Three Poems//Tracy Mishkin




Someone at home wanted to kill me,

and my father was blind. I walked

across the sand, carrying my life

on my back, my arms wrapped

in goatskins. I learned that a desert

is best crossed at night. I slept

on a stone pillow, dreamed

of God’s messengers. I saw a well

like a beacon, a flock of sisters

struggling to lift the cover. A trickster

sold me his daughter, but I had made

a bargain with God, and all our sheep

and goats bred true. I taught my wife

to make my mother’s red, red stew.









101st Homicide, 2015


When the yellow tape and the dark red

blood are gone, when the wallet

with our family photos has been released

from evidence, when three days of paid

bereavement have passed and the jar’s

gone round at work for casket funds,


then we will have dreams of identifying

the body, reporters on the porch, cops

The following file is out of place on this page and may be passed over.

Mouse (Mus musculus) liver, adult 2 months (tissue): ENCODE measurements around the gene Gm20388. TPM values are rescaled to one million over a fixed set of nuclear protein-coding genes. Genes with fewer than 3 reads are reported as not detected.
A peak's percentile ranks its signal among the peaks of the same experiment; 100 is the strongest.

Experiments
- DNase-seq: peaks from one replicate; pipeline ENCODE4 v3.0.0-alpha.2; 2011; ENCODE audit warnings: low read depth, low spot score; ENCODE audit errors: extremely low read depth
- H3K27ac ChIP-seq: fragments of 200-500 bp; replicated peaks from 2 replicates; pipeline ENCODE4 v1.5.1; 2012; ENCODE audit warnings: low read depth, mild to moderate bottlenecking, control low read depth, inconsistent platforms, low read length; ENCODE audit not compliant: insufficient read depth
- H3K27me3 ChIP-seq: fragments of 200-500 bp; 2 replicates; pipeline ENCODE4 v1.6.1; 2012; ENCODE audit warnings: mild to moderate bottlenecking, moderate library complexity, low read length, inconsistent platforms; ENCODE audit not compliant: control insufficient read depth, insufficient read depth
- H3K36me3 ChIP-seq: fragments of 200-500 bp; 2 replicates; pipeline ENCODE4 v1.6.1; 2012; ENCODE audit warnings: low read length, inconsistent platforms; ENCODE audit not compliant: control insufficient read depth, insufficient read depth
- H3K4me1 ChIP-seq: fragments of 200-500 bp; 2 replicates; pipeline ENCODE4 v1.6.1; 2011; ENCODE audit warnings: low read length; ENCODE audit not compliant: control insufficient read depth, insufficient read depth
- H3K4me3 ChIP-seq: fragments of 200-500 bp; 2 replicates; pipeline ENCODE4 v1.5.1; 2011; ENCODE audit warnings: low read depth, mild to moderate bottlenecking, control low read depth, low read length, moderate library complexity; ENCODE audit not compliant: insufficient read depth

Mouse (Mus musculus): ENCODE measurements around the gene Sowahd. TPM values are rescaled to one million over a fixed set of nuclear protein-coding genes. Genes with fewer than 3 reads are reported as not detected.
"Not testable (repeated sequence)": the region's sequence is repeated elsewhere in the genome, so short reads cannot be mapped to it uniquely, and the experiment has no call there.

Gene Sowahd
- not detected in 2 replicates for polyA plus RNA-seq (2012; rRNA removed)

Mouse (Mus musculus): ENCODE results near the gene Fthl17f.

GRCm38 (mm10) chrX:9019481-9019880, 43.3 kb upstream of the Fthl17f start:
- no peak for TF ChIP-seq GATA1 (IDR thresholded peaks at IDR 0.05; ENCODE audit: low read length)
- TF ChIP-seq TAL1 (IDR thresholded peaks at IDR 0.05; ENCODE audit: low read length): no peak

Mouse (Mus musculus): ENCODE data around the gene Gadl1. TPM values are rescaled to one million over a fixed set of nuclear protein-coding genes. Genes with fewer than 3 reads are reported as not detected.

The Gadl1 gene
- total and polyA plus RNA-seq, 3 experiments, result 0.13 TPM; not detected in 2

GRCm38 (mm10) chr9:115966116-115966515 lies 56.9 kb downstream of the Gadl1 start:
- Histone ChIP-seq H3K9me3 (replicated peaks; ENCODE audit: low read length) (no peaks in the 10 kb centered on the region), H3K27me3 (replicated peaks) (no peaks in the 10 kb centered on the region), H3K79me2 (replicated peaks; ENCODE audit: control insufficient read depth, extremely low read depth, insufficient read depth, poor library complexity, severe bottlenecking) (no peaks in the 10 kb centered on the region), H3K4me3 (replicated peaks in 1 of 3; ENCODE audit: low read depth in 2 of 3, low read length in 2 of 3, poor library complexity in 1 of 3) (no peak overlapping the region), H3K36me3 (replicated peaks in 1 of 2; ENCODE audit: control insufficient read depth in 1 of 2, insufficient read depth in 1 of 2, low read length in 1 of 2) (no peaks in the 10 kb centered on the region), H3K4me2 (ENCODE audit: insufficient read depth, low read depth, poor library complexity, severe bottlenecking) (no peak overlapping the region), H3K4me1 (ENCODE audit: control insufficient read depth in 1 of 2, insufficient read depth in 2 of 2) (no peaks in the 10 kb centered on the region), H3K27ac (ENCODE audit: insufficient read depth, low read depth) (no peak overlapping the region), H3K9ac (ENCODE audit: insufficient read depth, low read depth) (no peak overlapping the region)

coming back to question us again, praise

for Jesus and the embalmer’s skill, whispers

of revenge and today we do not mourn,

the first breath that ends without a sob.








ghost bicycle


His mother spray-painted a ten speed and chained it to the
guardrail  where  he died.  At first real flowers,  then  plastic.
Yesterday, another white bike appeared, near where a deer
died,  impaled  on  a  high  fence.   Cyclists  passed. Parks &
Rec   pulled  up  with  a   pitchfork  in  a  flatbed  truck.  The
carcass with long eyelashes fell.

Tracy Mishkin is a call center veteran with a PhD and an MFA student in Creative Writing at Butler University. Her chapbook, I Almost Didn’t Make It to McDonald’s, was published by Finishing Line Press in 2014. Her work has appeared recently in Hartskill Review, Little Patuxent Review, and The Quotable. She doesn’t tweet, but she has a website.